The Business Choice Between Native Mobile Apps and Mobile Web Apps

Software Applications for your Business Needs

The Business Choice Between Native Mobile Apps and Mobile Web Apps.jpgModern organizations and businesses alike have come to largely rely on different software systems for many of their major day-to-day corporate operations. From e-commerce, to communication, billing and customer service, the myriad of software applications that exist today form a particularly large portion of a company's infrastructure. Due to this, it is pivotal that the correct software systems are implemented to perfectly integrate with your business's operations, mission, and marketing strategy.

In order to correctly facilitate the goals of your business, a strategic and thorough analysis must be utilized to correctly determine the exact type of software needed to perfectly meet your needs. This will assist with employee efficiency, corporate productivity and a reduced overhead, which greatly affects the bottom line of your company in a positive way. Some examples are CRM software (Customer Relationship Management), Big Data analysis systems, productivity software, BI applications (Business Intelligence), etc. among others.

Mobile Applications and Web Applications

One of the major choices that your company will have to face, when deciding to implement and develop software to meet your corporate needs, is deciding on the age-old question: should your company use mobile applications or web applications?

Mobile applications are native apps that rest upon the mobile OS that a particular mobile device uses. The application is generally downloaded from an app-store and installed on the device in question.  The app can then be launched at any time by the end-user in order to use its functions and operations.

Web apps rest on a backend web application server and are integrated with a web page, allowing interactivity with users who engage with the content using a web browser.

From a technical standpoint, there are some notable differences:

  • Mobile apps: for today's most popular smartphones, there exists two major platforms: Google's Android and Apple's iOS. Android's apps are programmed in Java, and iOS's apps are programmed in Objective C or Swift. While Android uses the Google Play store, iOS uses the App store.
  • Web apps: the frontend and backend of interactive HTML5 web pages generally contain numerous web apps, which can be coded in numerous programming languages, such as Java, PHP, Javascript, Python, C++, Ruby, and more.

As of December 2016, Google Play had 2,600,000 apps available on for download (Statista). [1] For Apple's platform, as of January 2017, the app store offered 2,200,000 apps for download (Statista). [2] Together, they offer almost 5 million apps for mobile platforms.

Mobile Applications

Diving further into the worlds of each application type, mobile apps rest on the mobile device itself after download and thus can be used offline and at the convenience of the end-user. These types of apps use different types of database systems for storing data and often connect to backend servers via a network. Thus it is important to note that mobile apps, like web apps, often require an internet connection, but not always. Some examples of popular business mobile apps are Slack, Google Drive, Skype, LinkedIn, and Expensify.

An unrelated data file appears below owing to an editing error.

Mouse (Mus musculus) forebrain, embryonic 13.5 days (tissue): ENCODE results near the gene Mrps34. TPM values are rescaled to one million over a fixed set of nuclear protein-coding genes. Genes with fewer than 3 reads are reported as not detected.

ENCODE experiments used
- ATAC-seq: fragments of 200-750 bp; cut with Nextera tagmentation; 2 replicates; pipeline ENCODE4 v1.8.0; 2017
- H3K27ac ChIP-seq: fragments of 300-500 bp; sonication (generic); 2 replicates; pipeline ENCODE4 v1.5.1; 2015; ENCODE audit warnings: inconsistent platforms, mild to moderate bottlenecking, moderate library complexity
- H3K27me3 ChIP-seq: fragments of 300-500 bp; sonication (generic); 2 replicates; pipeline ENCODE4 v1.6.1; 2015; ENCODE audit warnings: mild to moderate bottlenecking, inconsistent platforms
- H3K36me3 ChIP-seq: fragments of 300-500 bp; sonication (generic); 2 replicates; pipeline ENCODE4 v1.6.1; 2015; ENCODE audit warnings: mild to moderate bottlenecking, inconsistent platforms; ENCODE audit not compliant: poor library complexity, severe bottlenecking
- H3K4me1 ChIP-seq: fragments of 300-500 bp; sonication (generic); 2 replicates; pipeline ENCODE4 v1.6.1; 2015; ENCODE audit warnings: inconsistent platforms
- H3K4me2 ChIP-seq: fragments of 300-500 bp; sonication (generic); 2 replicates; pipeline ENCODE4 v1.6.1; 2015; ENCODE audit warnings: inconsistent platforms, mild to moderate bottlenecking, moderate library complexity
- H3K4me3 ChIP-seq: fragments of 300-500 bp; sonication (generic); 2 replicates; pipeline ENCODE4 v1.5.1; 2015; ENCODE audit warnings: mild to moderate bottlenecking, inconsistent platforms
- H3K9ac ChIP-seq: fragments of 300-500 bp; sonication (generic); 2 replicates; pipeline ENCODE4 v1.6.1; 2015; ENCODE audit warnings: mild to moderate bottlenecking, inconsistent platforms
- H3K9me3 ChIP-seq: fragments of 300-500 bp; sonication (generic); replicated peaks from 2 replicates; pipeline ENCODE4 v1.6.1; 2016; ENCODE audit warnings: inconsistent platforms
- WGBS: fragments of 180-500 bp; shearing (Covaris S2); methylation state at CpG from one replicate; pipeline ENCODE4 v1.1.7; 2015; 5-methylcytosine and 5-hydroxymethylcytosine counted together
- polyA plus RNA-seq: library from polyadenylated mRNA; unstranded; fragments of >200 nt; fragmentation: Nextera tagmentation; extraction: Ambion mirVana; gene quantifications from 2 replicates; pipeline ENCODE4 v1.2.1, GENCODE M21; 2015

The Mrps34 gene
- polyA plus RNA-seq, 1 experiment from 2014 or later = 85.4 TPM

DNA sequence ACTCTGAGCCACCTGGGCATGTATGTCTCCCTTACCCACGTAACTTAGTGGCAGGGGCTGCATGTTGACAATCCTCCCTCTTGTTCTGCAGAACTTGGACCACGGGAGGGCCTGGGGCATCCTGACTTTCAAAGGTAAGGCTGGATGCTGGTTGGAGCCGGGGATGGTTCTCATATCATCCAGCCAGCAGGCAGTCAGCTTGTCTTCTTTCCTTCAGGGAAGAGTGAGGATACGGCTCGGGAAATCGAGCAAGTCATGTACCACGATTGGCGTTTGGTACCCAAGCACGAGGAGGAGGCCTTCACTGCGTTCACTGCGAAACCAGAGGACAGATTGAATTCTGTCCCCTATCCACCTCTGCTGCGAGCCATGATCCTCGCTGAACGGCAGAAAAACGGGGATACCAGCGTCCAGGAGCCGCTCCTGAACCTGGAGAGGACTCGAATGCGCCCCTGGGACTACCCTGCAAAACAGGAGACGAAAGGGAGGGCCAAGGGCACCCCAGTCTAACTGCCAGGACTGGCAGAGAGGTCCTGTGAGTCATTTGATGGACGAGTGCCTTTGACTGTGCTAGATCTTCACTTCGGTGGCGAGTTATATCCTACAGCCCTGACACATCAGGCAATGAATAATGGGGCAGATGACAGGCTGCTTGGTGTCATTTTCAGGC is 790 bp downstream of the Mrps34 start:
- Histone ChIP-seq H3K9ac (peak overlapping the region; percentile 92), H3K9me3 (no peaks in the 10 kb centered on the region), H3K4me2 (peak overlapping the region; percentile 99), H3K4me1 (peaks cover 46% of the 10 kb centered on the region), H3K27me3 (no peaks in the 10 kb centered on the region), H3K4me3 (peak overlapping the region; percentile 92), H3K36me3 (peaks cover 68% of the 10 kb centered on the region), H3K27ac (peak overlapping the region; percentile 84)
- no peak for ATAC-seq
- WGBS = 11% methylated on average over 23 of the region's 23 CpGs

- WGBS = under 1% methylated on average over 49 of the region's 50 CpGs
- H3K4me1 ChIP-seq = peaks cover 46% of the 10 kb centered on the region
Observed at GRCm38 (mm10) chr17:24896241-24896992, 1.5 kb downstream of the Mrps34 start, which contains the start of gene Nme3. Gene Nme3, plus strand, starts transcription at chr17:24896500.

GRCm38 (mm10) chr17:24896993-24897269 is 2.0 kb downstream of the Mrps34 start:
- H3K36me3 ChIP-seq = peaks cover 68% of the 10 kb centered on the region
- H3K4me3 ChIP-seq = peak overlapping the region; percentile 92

Web Applications

Web apps can be used via virtually any browser at any location that offers an internet connection. They generally store data in backend database servers and, unlike mobile apps, do not need to be downloaded or upgraded (by the end-user). Some examples of powerful business web apps include the web versions of Facebook, OneDrive, Google Drive, Google Search Console (formerly GoogleWebmaster Tools), etc. 

Comparing Web Applications and Mobile Applications

Mobile apps and web apps have much in common, yet where they differ is very significant, such that those differences should determine whether one is more applicable for your corporate needs over the other. Though having both would serve the needs of many corporations, that is not always cost-effective or feasible.

Pros and Cons of Each Software Type

Vis-a-vis above, mobile apps have several advantages over web apps, and vice versa. Below is a brief overview of a more detailed look at how web apps and mobile apps stack up against each other, by comparing and contrasting the pros and cons of each in 5 major categories: cost, efficiency, accessibility, development, and security.

  • Cost: Mobile apps generally require more time, skill and overhead for the development lifecycle due to the necessity to code for different platforms & environments, along with cross-platform testing. Web apps may require the utilization of a developer knowledgeable in multiple programming languages, but the app is deployed on one platform - the website. Web apps may be more expensive to maintain across different mobile browsers.
  • Efficiency: Mobile apps operate within the environment of the mobile device and do not always require an Internet connection. Running the apps directly from the device, as opposed to through a browser, allows for a faster, more streamlined operation not dependent on bandwidth.
  • Accessibility: Native apps can be directly integrated with the hardware functions of the mobile device, allowing for a more functional experience. Web apps are limited in using the device's native functions.
  • Development: Per above, mobile apps require more overhead initially and the use of many programming languages, along with requiring cross-platform development. Web app development requires less overhead and time.